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March 10, 2008 | by  | in Features | [ssba]

An Interview With G Palmer

Geoffrey Palmer was the editor of Salient for the first four issues of Salient in 1963. He had continued involvement with Salient throughout his time at university. He went on to teach in Iowa, back to Vic, become Prime Minister and now works at the Law Commission and has a very nice office over looking the Harbour. Politics editor Jackson Wood interviews one of the most famous editors of Salient and gets the scoop on VUWSA back in the day, women’s issues and Anarchists.

What was Salient to you?

It was an interesting experience in public affairs really. We had to cover student politics, which was a pretty complicated little item. Often SGMs, with the Anarchist society. We used to formulate against them…

The job I thought of the Salient editor was to criticise the student politicians, as is the role of the media to criticise other politicians. I always thought that was something you had to do. There were all sorts of power plays going on. The Anarchists tried to take over the whole students’ association. They had Special General meetings called, some of the carry on was a bit irresponsible… This man Dwyer, he was the president of the Anarchists Association. There was some abuse of the rules to call SGMs… I thought [the instruments of governance] were defective and I suppose that shows my long interest in constitutional reform.

It used to be printed by the printers who printed the racing calendar up in Newtown. I moved the printing contract to Truth NZ limited and it turned out a much better product, the type setting was better, they layout was better. I had always thought the lay out needed to be better. One of the reforms I did was bring in by-lines, and initials. I always thought that anonymity was not a good thing.

I remember a couple of things that we did. We had quite a talented staff. The present coroner, Gary Evans, was the art editor, critic, he was very good. Rob Laking was one of the members of staff and he secured a long piece from the head of the SIS, Brigader Gilbert…

I remember sending a reporter, there were a lot of complaints about an economic lecturer, and we ran a piece about the standard of the lectures. The professor of economics was Sir Frank Bones. He didn’t care for it much, but that was freedom of the press. My recollection was that the guy resigned, not too long after.

Highlights and lowlights?

I think getting the SIS story was the biggest scoop we had, they didn’t give public interviews to anyone in those days. The low part of it was that it was a distraction from my studies… The editor is sort of the conductor of the orchestra. It’s time consuming, which is one of the reasons why I gave it up. It was time for me to go into the law office, because I was a Law student. One of the professors said “Palmer, time for you to go into a law office”. I was selling Salient at the time. I think the main challenge was making sure every part came together so that we could get it out. These were the days of letter press, hot type and quite a romance to the production of a news paper in the hot type era.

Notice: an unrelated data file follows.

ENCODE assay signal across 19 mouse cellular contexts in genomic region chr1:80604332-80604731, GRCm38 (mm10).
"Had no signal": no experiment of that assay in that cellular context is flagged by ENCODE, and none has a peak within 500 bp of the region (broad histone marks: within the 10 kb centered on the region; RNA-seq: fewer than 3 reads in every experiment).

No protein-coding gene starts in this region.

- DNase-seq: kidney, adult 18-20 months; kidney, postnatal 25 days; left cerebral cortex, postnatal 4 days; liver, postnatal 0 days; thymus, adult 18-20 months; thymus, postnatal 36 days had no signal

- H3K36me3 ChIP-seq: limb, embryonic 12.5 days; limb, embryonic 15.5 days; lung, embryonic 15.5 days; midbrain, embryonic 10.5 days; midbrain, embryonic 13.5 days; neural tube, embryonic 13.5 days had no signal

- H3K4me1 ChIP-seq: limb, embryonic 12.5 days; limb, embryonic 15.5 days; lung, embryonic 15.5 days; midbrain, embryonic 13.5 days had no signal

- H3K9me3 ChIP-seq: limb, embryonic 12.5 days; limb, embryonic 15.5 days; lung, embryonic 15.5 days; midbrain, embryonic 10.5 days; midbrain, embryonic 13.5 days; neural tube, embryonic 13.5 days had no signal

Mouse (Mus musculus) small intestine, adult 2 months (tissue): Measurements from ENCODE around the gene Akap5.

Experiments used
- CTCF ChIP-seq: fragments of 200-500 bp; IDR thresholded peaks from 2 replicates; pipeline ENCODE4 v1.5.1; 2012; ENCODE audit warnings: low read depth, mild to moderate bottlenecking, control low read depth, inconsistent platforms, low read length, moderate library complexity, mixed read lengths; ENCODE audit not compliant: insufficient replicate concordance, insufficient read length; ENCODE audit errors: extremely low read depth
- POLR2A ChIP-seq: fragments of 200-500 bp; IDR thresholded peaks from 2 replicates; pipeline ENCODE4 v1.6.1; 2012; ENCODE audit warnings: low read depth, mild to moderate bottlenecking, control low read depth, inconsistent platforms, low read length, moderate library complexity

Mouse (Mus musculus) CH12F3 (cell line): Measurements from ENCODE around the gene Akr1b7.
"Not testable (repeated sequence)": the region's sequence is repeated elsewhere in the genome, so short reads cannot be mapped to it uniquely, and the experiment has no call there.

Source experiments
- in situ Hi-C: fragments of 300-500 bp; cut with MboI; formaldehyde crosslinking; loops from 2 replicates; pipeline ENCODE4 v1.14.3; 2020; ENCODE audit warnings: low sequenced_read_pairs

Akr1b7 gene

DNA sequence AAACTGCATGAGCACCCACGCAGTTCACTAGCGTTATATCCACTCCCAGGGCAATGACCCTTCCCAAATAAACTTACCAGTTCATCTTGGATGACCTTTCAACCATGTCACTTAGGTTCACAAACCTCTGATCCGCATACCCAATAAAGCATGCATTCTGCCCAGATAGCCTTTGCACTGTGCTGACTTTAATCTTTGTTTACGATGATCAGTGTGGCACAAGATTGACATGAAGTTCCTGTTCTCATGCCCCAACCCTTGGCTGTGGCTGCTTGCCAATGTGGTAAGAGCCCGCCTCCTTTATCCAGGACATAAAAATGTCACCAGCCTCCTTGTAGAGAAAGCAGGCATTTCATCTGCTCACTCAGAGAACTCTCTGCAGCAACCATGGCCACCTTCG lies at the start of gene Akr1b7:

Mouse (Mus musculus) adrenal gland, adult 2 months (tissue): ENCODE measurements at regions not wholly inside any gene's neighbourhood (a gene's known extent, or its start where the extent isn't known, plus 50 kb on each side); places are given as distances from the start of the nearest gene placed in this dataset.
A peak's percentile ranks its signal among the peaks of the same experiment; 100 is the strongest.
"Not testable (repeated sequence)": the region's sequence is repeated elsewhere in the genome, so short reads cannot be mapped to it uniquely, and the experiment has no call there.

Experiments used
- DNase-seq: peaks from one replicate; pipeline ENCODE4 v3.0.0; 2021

What do you think the role of Salient on campus was back in the day?

It was to reflect the views of the student community, and to provide a forum for their exchange of views, there were pretty avid letters to the editor about all sorts of things. Students are full of alternative kind of views on everything, and the paper has to reflect that. If you are not thinking radical thoughts as a student, you will never think them…

Do you still have much contact with the university?

Up until last year I was lecturing. The first year I was president of the law commission I taught constitutional law, but I haven’t been able to do it lately because I am too committed, but I am still on the faculty list as a honorary lecturer.

If you were to come back to Salient what would you do?

I think one of the problems that students have today is the nature of the internet and the media scene. It is so big and large and distracting, that students don’t think much about things going on at the university.

One of your first articles was about women’s femininity.

These were the days long before feminism. It reflects the standards of the year. My opinion has changed.


About the Author ()

The editor of this fine rag for 2009.

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